I. Whether the sentences imposed are illegal
A. Whether community service may be required
B. If community service may be required, within what limitations may it be imposed
II. Whether the sentences were imposed in an illegal manner
III. Whether the court abused its discretion in imposing the sentences.
Letter dated December 28, 1981, from defendants' counsel.
We believe that the sentences were legal in substance, form, and manner of imposition. The authority of the district court to place a defendant on probation is governed by 18 U.S.C. § 3651 (1981 Supp.). That statute provides that in cases such as those sub judice a court "when satisfied that the ends of justice and the best interests of the public as well as the defendant will be served thereby, may suspend the imposition or execution of sentence and place the defendant on probation for such period and upon such terms and conditions as the court deems best." id. Execution of the prison sentences in the cases at bar was suspended and the defendants were placed on probation for a term within the maximum permitted by 18 U.S.C. § 3651 (1981 Supp.).
The sentences imposed by the court were within the limits of the plea agreement entered into among the parties. Indeed, we believe that the suspended sentences are more lenient than those bargained for by the defendants. Transcript of sentencing hearing held December 10, 1981, at 31 (hereinafter referred to as Sentencing Tr. 12/10); See United States v. Murray, 275 U.S. 347, 357, 48 S. Ct. 146, 149, 72 L. Ed. 309 (1928). In any event, it is obvious that if the defendants believe that the suspended sentences are more onerous than incarceration, or if they are unwilling otherwise to accept the conditions of probation, they may reject probation by the simple expedient of refusing to perform the community-service condition. If that occurs, the term of incarceration to which they would be exposed could not exceed the six-month limit provided for in the plea bargain. 18 U.S.C. § 3653 (1969). As the court stated in United States v. Smith, 414 F.2d 630, 636 (5th Cir., 1969) rev'd on other grounds sub nom. Schacht v. United States, 398 U.S. 58, 90 S. Ct. 1555, 26 L. Ed. 2d 44 (1970), "Smith could have rejected probation and elected prison. He chose to enjoy the benefits of probation; he must also endure its restrictions."
Of course, the conditions of probation must be legally permissible. The conditions imposed here appear to be legal since (1) the imposition of community service as a condition of probation appears to be within the broad discretion vested in the court by 18 U.S.C. § 3651 (1981 Supp.) and has received appellate court approval, (2) the community service work is reasonably related to the purposes of probation as applied to the cases at bar, (3) the probation conditions are clear and specific, and (4) they do not constitute unduly harsh restrictions on the defendants' liberty.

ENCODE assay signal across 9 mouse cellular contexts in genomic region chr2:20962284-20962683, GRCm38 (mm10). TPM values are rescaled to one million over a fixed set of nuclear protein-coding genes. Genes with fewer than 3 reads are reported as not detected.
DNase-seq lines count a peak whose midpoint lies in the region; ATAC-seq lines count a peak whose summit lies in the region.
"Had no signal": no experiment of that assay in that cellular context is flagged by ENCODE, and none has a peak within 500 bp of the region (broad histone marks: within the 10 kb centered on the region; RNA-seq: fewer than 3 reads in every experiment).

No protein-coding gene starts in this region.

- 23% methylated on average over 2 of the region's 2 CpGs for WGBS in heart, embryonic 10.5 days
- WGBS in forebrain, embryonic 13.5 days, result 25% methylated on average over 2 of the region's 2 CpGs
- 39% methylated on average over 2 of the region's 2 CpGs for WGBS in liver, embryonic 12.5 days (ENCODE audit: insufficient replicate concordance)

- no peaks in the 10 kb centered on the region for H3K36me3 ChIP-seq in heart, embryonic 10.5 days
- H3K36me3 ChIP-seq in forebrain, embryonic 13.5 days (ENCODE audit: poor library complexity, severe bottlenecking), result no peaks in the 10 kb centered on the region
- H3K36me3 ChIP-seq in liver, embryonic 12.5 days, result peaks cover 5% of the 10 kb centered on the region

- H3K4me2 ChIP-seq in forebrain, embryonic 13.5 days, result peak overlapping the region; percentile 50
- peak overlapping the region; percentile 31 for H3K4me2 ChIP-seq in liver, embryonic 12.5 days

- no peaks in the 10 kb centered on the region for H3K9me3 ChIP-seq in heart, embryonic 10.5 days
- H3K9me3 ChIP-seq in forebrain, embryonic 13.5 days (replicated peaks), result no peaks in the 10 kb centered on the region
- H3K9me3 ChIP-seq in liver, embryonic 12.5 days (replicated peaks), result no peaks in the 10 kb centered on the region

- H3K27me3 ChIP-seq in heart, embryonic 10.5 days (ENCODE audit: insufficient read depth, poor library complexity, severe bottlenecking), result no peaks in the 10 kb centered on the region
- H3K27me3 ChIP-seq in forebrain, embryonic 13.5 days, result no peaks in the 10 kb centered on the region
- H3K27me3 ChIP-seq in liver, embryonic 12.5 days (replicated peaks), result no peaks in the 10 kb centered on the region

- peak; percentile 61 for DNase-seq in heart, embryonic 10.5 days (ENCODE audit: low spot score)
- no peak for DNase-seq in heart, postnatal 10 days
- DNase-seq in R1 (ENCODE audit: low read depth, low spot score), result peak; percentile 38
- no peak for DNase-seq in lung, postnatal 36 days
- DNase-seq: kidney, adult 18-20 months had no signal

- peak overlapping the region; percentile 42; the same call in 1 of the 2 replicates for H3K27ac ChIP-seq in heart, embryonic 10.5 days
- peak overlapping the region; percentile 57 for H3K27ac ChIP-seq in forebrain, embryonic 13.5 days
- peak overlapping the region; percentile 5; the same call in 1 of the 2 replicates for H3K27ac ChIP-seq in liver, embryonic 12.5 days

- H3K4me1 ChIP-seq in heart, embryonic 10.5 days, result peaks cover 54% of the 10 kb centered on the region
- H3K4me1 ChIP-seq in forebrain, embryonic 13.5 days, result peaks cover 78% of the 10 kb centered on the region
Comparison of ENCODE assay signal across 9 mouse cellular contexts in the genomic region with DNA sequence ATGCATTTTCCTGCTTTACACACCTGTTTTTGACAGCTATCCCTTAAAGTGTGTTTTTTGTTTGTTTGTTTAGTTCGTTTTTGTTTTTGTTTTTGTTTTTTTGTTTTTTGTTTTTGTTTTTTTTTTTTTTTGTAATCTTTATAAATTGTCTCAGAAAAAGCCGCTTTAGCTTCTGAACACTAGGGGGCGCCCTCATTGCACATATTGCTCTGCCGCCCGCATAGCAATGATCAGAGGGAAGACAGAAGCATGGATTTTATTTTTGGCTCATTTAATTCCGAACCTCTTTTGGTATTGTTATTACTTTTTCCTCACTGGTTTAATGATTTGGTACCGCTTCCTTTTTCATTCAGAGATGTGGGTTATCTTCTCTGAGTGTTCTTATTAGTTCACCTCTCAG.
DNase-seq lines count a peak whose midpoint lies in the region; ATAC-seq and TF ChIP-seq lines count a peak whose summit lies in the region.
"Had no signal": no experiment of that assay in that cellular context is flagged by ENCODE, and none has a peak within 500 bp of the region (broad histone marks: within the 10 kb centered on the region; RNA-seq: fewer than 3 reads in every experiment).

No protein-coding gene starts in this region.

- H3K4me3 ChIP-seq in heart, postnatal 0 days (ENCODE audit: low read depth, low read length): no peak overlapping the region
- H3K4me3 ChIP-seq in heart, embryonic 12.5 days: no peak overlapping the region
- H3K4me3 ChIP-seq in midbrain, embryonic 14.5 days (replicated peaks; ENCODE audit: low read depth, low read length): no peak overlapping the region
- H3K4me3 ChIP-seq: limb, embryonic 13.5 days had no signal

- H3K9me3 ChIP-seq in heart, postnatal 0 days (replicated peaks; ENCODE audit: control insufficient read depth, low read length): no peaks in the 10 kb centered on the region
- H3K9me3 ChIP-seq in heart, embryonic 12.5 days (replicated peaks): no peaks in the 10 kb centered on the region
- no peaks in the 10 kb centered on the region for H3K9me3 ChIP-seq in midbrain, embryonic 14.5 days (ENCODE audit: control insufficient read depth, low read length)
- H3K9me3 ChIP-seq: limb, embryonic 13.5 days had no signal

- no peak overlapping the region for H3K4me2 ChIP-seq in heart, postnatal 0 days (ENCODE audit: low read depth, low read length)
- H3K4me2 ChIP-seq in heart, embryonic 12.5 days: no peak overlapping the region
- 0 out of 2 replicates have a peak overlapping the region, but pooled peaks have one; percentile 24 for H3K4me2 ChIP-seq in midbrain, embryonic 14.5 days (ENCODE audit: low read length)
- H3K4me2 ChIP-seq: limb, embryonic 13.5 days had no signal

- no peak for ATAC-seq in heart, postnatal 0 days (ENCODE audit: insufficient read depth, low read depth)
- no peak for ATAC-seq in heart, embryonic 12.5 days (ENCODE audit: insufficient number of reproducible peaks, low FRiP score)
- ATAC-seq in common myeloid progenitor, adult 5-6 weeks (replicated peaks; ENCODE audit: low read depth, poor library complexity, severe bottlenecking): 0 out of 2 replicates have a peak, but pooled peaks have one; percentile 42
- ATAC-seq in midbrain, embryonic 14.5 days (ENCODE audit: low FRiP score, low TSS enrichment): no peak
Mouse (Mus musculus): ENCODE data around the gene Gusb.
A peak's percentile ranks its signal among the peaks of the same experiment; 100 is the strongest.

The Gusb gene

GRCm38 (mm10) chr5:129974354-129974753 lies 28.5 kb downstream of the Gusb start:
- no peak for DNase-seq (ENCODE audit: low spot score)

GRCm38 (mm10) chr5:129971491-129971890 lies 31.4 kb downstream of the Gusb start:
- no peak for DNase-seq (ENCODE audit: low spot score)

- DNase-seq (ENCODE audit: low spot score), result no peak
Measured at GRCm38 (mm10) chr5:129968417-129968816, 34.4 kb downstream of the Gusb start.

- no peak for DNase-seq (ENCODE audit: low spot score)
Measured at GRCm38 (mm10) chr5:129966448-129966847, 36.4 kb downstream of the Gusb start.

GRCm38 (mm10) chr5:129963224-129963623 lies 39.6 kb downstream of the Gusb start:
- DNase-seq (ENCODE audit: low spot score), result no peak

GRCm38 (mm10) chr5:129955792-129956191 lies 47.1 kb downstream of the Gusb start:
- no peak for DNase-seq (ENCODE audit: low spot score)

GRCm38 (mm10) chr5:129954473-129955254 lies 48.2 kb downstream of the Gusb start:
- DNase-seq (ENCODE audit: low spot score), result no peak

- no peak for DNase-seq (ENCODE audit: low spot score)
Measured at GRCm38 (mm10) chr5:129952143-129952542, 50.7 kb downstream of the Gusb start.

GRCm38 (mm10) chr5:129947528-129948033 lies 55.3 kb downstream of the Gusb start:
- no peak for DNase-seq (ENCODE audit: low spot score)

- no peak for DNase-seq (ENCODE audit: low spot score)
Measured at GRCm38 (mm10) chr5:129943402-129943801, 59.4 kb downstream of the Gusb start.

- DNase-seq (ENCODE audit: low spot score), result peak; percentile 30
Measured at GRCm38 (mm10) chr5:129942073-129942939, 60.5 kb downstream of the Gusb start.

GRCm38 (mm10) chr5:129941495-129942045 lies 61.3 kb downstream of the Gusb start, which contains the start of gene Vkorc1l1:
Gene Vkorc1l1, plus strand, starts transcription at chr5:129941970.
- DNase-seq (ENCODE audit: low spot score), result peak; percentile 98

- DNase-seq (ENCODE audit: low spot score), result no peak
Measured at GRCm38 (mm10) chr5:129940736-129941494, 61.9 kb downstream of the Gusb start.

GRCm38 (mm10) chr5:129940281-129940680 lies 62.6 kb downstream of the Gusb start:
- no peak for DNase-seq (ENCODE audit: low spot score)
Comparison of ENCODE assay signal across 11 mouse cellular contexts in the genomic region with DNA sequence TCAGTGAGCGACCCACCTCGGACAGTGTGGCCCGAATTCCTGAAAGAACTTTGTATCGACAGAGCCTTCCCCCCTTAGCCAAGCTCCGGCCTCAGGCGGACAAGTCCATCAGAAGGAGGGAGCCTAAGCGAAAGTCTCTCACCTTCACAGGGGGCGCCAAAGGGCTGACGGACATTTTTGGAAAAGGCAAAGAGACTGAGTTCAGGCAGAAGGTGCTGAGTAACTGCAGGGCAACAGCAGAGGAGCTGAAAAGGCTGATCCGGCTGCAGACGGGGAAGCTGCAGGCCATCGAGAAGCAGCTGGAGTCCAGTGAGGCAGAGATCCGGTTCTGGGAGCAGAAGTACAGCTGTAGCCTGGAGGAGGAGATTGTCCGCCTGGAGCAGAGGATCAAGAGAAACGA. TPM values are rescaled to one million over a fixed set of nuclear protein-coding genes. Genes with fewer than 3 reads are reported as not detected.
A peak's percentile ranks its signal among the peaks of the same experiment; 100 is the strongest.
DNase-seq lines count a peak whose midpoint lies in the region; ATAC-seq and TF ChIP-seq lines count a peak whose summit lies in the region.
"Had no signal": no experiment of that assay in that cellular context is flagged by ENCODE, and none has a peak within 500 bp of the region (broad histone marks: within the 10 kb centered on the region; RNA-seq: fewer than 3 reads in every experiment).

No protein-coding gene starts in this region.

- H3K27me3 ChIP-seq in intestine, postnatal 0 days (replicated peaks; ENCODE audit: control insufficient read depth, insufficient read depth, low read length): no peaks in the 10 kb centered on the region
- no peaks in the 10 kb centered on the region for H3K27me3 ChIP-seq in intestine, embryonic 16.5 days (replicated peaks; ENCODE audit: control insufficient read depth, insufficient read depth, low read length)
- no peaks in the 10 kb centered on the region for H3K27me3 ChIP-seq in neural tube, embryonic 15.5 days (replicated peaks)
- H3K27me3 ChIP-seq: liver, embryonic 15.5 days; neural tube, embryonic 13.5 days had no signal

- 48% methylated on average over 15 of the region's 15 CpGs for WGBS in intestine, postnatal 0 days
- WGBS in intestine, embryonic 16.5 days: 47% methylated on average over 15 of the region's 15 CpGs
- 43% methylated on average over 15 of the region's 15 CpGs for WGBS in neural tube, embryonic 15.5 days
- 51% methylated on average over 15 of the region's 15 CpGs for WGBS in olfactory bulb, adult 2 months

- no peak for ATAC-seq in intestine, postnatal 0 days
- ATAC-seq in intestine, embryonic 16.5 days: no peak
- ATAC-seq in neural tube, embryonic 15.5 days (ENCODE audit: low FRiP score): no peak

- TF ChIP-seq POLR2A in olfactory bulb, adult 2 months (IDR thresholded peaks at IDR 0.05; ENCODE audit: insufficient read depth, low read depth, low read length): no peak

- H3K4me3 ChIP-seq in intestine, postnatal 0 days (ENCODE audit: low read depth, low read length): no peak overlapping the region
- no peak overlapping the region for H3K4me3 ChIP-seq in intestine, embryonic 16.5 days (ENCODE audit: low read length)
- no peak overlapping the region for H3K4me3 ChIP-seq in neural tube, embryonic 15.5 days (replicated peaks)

The court has been unable to find any case in the Third Circuit dealing with the question of the legality of community service work as a condition of probation.
However, several courts in other circuits have approved the concept as a proper approach to rehabilitation in appropriate situations where the probation conditions in total are reasonably related to the rehabilitation of the offender and the protection of the public. Higdon v. United States, 627 F.2d 893 (9th Cir. 1980); United States v. Pastore, 537 F.2d 675 (2nd Cir. 1976). The Fourth Circuit has commented that:
We do not suggest that compelling charitable service is an appropriate condition of probation in every case, but we think it an acceptable one here. Certainly the rehabilitative potential of such service is greater than the rehabilitative program of most prisons. The donation of charitable services to the community is both a deterrent to other potential offenders and a symbolic form of restitution to the public for having breached the criminal laws.
United States v. Arthur, 602 F.2d 660, 664 (4th Cir.), cert. denied, 444 U.S. 992, 100 S. Ct. 524, 62 L. Ed. 2d 422 (1979).
Higdon, supra, is most instructive. There the district court placed appellant on probation and imposed two special conditions:
(1) forfeiture of all assets (including his home) to the government; and
(2) agreement to work for charity fulltime for three years (6200 hours) without pay. id. at 896.
On appeal the Ninth Circuit held that considering the cumulative effect of the conditions they were "compelled to find that the special conditions were impermissible ... because they were not reasonably related to rehabilitation of the offender or protection of the public." id. at 898.